Looking at the World Through a Windshield

A truck-driving rebellion against the regulatory state


Trucking Country: The Road to America's Wal-Mart Economy, by Shane Hamilton, Princeton University Press, 305 pages, $29.95

At some point between Sputnik and Watergate, the men who drive trucks entered the cultural corner once reserved for the men who ride horses. In 1970, when Sleepy LaBeef recorded a rockabilly song about a "diesel-dodging, truck-driving asphalt cowboy," he mostly meant it as a joke, but it was a joke with the power of myth behind it: "His smokestack gives the signals / His air horn tells the tale / Roll on little doggies / On down that asphalt trail."

In the 1970s especially, the independent trucker played the role of the stoic cowboy in records, films, and news reports. In some songs and stories, he rode high in the saddle, living a life of joyful independence: "It takes a special breed to be a truck driving man," Merle Haggard sang, "and a steady hand to pull that load behind." The loneliness of the cowboy's life, the solitude and instability, had its big-rig echoes as well. Another Haggard record describes the driver's wanderlust as "a sickness born down deep within my soul," adding: "I've been from coast to coast a hundred times or more / And I ain't found one single place where I ain't been before." When Paul Cowan of The Village Voice covered a turbulent truck blockade in 1973, he portrayed the protesters as "latter-day cowboys, rootless men" who led "a lonely, punishing life" but "can't stand the idea of settling down."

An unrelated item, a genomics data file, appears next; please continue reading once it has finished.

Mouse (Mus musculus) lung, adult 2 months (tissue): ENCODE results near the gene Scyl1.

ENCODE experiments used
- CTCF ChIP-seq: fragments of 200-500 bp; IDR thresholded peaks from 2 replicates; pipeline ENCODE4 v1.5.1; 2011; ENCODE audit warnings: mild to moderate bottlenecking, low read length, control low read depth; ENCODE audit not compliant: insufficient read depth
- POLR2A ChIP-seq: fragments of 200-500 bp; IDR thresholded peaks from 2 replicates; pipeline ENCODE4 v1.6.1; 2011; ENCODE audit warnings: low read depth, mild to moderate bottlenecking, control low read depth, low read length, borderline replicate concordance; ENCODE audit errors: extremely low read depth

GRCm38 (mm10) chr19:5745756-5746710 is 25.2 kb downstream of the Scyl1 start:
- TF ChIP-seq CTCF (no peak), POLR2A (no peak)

Yet there was one place where the two archetypes diverged. Like their truck-touting descendants, the classic western movies, ballads, and pulp fiction tales were filled with heroic outlaws; it's a short hop from the bandit Jesse James to the Bandit in Smokey and the Bandit. But the pop culture trucker took his rebellion a step further, evolving into a full-fledged revolutionary. In Sam Peckinpah's 1978 film Convoy, a mile-long caravan of vehicles defies the corrupt authorities to call for…well, they never do enunciate a political program. Indeed, they refuse to make a set of demands, as though even that would be a victory for the system.